Superintendent Moore also understood the power of art for its own sake. He concluded the unveiling ceremony for Gladys Branigan’s lost murals with a statement that still rings true. He said, “Let these murals be dedicated to the spirit of art in our city as an outstanding evidence that beauty of form and color is still recognized and finds a rightful place in our modern living.”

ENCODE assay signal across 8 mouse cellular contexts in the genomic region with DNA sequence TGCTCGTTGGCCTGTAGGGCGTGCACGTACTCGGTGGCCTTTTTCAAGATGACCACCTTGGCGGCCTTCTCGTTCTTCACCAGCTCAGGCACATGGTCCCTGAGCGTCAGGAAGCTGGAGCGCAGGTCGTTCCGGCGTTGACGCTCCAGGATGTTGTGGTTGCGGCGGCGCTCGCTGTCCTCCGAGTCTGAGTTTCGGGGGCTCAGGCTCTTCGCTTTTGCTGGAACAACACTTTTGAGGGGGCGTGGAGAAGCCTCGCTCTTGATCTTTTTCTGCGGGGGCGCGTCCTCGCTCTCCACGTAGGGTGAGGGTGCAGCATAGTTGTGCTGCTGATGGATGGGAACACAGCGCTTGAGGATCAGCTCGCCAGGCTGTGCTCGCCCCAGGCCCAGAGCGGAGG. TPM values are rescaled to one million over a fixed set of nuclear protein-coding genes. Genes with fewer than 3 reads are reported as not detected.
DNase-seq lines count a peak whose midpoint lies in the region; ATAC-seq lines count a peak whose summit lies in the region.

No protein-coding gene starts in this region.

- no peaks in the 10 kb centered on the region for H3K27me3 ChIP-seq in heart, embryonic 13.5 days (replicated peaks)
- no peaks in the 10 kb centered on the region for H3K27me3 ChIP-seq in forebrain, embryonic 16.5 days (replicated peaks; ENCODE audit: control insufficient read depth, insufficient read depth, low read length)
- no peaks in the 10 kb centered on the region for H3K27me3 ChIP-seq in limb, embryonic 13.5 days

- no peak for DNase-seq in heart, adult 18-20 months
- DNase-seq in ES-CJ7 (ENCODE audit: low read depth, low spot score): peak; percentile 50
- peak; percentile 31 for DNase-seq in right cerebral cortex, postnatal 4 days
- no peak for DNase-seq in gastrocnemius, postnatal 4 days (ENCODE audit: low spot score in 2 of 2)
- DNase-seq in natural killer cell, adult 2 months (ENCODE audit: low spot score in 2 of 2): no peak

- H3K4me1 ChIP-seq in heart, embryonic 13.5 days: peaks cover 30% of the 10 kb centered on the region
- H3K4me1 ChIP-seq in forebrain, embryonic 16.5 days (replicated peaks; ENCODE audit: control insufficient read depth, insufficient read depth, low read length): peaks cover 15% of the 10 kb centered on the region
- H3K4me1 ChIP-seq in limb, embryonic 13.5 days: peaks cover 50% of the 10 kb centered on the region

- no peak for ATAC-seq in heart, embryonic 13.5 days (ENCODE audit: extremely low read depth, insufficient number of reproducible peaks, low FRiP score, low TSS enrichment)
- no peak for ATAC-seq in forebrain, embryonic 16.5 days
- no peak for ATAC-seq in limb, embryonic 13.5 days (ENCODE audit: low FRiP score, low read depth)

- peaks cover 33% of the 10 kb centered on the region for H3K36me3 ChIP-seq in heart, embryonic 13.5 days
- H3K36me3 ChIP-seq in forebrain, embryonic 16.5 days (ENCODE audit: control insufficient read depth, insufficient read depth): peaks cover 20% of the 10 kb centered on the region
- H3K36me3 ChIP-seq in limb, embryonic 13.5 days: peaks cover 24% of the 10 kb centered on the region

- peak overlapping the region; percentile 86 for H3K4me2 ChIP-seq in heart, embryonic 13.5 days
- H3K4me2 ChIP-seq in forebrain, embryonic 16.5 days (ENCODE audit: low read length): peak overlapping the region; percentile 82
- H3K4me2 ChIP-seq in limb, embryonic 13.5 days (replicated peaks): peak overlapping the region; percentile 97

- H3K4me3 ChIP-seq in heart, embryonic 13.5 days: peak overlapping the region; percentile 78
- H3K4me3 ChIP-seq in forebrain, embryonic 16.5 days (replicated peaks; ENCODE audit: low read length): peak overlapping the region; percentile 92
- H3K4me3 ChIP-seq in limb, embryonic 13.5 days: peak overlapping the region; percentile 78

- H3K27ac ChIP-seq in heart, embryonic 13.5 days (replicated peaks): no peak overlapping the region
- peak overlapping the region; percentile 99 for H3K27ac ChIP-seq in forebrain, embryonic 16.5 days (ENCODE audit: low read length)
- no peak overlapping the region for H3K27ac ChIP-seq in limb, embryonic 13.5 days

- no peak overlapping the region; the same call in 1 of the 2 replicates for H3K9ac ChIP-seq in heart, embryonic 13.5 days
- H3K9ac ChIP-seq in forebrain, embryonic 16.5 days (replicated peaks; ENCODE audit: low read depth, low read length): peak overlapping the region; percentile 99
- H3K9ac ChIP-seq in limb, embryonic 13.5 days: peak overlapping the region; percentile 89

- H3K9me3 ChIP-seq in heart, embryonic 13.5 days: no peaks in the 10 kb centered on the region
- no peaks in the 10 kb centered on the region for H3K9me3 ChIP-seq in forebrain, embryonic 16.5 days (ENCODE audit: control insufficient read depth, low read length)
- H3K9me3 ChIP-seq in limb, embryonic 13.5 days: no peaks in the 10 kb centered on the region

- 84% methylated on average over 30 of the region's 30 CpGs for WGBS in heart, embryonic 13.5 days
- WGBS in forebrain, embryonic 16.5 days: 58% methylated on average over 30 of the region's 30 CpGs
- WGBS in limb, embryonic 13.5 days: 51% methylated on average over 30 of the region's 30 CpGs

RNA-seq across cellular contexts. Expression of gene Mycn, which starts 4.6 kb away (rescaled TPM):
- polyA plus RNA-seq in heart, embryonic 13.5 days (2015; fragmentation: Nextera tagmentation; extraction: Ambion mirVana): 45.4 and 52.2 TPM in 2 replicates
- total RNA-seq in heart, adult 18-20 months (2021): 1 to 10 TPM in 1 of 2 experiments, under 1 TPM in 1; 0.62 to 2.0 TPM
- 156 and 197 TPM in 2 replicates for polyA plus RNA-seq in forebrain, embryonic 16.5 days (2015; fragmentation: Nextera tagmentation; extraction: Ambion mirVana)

By J. Dennis Robinson

SOURCES: The author wants to thank the following for research assistance on this article: Nicole Cloutier, Ellen Fineberg, Mary Ann List, Jane James, Dale Velena, Robin Silva, Tom Hardiman, Richard Candee, and Maryellen Burke.   

Copyright © 2010 by J. Dennis Robinson, all rights reserved. Robinson is editor and owner of the Web site His history column appears here every other Monday and online at his site.

Artist Gladys_Brannigan (1882-1944)